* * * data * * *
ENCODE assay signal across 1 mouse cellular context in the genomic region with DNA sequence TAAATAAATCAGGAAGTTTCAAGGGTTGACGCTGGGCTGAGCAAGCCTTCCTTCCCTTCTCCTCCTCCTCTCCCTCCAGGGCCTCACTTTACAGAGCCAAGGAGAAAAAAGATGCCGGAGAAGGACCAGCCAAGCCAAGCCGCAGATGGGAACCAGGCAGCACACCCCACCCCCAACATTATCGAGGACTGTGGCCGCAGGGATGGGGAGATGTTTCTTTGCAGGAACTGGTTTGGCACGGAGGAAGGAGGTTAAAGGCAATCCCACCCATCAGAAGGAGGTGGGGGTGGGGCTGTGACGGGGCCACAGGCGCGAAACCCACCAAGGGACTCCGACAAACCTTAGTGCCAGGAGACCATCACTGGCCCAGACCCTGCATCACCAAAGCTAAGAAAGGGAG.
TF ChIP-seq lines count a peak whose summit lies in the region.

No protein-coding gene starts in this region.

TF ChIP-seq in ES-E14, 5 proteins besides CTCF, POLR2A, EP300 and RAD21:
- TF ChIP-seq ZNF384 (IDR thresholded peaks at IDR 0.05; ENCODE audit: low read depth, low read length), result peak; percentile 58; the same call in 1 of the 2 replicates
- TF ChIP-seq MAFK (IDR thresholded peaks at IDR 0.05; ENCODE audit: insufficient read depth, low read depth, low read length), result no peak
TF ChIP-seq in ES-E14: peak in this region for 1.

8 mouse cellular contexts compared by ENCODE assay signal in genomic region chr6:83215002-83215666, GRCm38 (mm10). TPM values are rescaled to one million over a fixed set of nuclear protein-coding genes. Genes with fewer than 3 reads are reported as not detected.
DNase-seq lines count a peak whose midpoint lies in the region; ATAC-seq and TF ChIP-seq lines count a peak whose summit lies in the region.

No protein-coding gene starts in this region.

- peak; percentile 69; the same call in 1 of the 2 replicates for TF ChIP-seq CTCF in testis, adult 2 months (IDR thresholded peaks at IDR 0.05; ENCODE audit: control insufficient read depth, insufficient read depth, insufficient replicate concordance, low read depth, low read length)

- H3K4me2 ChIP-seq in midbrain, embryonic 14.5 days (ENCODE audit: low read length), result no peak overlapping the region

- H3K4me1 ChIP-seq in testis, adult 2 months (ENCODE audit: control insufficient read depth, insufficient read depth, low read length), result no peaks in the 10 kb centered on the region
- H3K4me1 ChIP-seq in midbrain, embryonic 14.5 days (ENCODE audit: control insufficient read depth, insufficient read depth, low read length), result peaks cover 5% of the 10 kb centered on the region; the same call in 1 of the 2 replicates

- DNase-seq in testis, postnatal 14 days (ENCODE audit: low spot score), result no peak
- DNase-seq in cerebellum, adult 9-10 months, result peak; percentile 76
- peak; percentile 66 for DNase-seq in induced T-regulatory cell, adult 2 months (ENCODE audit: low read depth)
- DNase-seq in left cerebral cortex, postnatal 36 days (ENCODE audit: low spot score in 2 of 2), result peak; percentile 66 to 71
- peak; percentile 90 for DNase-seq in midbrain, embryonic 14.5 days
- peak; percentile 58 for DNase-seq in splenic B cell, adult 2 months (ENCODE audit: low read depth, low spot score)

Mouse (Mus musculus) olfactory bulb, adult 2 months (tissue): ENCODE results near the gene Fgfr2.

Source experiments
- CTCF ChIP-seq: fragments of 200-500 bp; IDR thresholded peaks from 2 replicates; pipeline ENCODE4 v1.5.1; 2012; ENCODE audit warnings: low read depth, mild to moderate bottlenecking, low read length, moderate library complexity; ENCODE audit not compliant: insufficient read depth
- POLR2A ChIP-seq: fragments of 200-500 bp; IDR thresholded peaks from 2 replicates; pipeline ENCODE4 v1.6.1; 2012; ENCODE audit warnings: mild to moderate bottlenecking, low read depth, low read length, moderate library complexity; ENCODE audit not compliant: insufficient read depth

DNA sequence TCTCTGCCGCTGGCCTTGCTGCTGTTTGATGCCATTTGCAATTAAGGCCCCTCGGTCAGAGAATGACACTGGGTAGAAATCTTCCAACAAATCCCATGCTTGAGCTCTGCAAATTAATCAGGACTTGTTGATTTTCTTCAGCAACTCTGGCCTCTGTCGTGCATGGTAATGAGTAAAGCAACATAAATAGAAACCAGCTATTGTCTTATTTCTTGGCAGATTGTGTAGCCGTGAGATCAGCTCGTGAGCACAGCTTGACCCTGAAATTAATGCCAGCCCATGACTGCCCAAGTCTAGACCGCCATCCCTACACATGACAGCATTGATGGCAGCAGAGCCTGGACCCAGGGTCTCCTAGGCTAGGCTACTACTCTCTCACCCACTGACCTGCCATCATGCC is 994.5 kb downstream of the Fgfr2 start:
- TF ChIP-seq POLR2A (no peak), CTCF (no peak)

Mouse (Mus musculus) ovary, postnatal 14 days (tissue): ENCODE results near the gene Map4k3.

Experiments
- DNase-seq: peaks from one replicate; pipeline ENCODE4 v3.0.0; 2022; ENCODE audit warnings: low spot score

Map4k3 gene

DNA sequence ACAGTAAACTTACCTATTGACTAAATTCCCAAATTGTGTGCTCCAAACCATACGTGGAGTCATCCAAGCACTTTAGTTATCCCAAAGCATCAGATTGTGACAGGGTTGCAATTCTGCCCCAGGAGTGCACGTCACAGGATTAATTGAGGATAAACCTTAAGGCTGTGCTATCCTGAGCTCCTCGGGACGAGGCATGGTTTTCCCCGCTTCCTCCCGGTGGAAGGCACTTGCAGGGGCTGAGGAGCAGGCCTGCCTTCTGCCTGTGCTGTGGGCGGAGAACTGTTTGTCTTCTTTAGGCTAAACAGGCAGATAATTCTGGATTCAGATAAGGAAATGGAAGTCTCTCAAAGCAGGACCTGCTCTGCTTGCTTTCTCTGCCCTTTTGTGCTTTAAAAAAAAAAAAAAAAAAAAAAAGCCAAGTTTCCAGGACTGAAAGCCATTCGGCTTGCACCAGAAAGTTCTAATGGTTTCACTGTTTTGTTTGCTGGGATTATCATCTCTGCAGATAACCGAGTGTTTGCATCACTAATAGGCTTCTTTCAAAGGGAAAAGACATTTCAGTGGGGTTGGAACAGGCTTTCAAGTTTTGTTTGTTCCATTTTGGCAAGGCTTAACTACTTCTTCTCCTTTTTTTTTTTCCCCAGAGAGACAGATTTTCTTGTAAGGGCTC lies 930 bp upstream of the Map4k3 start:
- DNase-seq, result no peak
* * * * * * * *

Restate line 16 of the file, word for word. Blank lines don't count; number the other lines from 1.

- DNase-seq in cerebellum, adult 9-10 months, result peak; percentile 76